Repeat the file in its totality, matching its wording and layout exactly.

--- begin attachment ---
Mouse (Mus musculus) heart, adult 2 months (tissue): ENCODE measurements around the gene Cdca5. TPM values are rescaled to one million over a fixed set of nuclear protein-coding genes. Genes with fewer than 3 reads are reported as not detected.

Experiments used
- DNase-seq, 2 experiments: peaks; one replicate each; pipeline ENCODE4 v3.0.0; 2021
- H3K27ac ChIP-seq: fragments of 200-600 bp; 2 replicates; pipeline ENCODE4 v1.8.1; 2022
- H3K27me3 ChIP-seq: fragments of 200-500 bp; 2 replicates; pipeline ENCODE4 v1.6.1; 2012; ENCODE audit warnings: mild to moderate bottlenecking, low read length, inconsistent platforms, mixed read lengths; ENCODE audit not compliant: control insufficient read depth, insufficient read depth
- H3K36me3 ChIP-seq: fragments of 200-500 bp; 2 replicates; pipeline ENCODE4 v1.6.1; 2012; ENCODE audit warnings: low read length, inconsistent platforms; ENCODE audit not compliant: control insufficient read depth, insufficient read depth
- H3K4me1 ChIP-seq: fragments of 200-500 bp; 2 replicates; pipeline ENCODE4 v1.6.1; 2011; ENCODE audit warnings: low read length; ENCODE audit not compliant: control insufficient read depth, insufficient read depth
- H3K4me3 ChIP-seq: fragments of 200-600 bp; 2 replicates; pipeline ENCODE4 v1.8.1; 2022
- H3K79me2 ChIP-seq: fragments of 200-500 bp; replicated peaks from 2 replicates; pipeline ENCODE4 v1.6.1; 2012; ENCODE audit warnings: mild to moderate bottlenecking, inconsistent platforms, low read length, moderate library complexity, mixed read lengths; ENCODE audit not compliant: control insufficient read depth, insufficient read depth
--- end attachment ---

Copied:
Mouse (Mus musculus) heart, adult 2 months (tissue): ENCODE measurements around the gene Cdca5. TPM values are rescaled to one million over a fixed set of nuclear protein-coding genes. Genes with fewer than 3 reads are reported as not detected.

Experiments used
- DNase-seq, 2 experiments: peaks; one replicate each; pipeline ENCODE4 v3.0.0; 2021
- H3K27ac ChIP-seq: fragments of 200-600 bp; 2 replicates; pipeline ENCODE4 v1.8.1; 2022
- H3K27me3 ChIP-seq: fragments of 200-500 bp; 2 replicates; pipeline ENCODE4 v1.6.1; 2012; ENCODE audit warnings: mild to moderate bottlenecking, low read length, inconsistent platforms, mixed read lengths; ENCODE audit not compliant: control insufficient read depth, insufficient read depth
- H3K36me3 ChIP-seq: fragments of 200-500 bp; 2 replicates; pipeline ENCODE4 v1.6.1; 2012; ENCODE audit warnings: low read length, inconsistent platforms; ENCODE audit not compliant: control insufficient read depth, insufficient read depth
- H3K4me1 ChIP-seq: fragments of 200-500 bp; 2 replicates; pipeline ENCODE4 v1.6.1; 2011; ENCODE audit warnings: low read length; ENCODE audit not compliant: control insufficient read depth, insufficient read depth
- H3K4me3 ChIP-seq: fragments of 200-600 bp; 2 replicates; pipeline ENCODE4 v1.8.1; 2022
- H3K79me2 ChIP-seq: fragments of 200-500 bp; replicated peaks from 2 replicates; pipeline ENCODE4 v1.6.1; 2012; ENCODE audit warnings: mild to moderate bottlenecking, inconsistent platforms, low read length, moderate library complexity, mixed read lengths; ENCODE audit not compliant: control insufficient read depth, insufficient read depth